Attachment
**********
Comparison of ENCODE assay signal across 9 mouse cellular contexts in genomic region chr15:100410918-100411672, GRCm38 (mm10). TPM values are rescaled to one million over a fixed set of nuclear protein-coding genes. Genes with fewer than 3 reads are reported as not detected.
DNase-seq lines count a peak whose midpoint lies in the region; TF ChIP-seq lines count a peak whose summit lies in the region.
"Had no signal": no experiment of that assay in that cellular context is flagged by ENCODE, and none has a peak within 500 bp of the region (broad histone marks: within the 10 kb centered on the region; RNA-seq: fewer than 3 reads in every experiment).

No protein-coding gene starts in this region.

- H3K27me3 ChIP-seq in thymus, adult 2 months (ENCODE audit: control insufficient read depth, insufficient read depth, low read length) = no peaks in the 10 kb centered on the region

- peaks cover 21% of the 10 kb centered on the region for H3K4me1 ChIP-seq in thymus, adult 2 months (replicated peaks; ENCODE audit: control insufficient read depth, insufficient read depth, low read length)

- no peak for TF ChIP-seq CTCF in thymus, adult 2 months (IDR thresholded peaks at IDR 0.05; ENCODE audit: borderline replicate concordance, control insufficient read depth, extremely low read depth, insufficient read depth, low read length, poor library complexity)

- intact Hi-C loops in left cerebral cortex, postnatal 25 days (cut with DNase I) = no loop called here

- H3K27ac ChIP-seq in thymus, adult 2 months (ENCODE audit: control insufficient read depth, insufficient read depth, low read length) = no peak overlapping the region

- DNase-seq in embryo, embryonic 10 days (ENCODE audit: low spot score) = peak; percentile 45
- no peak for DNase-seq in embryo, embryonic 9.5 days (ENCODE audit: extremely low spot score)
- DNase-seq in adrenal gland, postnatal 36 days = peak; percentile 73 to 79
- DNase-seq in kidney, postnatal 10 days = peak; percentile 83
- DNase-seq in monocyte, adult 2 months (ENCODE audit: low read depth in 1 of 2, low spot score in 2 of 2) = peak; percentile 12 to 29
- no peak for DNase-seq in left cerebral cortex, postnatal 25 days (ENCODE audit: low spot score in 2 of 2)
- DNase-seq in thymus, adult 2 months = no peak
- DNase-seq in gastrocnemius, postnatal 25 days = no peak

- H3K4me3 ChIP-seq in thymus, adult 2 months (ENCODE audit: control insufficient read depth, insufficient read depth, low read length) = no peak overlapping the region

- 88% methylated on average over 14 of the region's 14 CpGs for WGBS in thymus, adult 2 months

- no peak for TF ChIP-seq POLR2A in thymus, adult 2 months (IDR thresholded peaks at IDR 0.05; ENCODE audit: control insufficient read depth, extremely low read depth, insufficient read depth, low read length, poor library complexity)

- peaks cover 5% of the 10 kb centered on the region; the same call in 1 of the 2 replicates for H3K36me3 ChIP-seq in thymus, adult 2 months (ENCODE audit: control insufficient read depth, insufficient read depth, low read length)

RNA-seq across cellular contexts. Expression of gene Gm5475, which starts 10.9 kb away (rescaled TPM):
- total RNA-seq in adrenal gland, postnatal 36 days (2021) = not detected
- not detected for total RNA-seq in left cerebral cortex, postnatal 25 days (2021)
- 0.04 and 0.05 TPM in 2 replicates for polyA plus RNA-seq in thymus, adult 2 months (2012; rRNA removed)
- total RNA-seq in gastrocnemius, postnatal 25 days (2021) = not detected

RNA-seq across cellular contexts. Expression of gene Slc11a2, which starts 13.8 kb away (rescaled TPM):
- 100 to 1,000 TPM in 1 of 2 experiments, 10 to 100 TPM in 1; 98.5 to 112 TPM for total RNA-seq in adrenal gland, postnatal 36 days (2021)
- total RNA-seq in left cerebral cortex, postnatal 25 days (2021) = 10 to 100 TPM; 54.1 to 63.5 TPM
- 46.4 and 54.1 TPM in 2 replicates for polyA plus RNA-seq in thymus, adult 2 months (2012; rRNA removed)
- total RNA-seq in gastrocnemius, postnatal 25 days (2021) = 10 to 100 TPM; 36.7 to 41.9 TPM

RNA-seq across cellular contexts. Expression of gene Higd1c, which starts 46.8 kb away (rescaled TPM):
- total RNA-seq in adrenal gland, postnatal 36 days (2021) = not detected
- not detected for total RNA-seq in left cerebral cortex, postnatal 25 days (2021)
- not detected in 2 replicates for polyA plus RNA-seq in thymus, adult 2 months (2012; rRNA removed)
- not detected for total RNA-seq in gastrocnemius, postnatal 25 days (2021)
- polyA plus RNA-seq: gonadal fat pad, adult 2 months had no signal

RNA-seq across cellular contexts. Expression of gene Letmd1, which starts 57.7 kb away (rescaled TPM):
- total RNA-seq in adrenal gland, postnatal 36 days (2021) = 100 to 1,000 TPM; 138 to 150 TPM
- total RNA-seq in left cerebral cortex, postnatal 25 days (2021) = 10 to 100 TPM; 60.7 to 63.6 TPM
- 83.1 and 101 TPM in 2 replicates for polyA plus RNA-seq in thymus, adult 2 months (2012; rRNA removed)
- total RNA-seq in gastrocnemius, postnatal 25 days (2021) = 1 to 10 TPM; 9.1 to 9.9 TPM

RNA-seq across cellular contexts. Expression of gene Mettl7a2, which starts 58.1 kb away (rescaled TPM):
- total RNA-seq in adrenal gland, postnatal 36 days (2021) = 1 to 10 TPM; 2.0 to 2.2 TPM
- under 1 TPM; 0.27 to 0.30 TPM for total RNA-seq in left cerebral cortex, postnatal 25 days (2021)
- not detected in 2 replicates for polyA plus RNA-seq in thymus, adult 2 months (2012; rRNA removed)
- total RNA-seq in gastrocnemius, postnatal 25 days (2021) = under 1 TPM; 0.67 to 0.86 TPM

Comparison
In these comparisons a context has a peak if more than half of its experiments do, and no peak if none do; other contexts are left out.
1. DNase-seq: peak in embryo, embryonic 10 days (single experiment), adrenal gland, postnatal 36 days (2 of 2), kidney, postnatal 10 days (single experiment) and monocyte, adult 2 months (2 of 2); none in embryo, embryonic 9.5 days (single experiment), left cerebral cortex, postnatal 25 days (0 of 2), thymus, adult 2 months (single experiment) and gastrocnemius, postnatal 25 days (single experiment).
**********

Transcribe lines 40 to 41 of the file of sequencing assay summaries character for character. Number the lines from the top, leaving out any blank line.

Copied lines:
- total RNA-seq in left cerebral cortex, postnatal 25 days (2021) = 10 to 100 TPM; 60.7 to 63.6 TPM
- 83.1 and 101 TPM in 2 replicates for polyA plus RNA-seq in thymus, adult 2 months (2012; rRNA removed)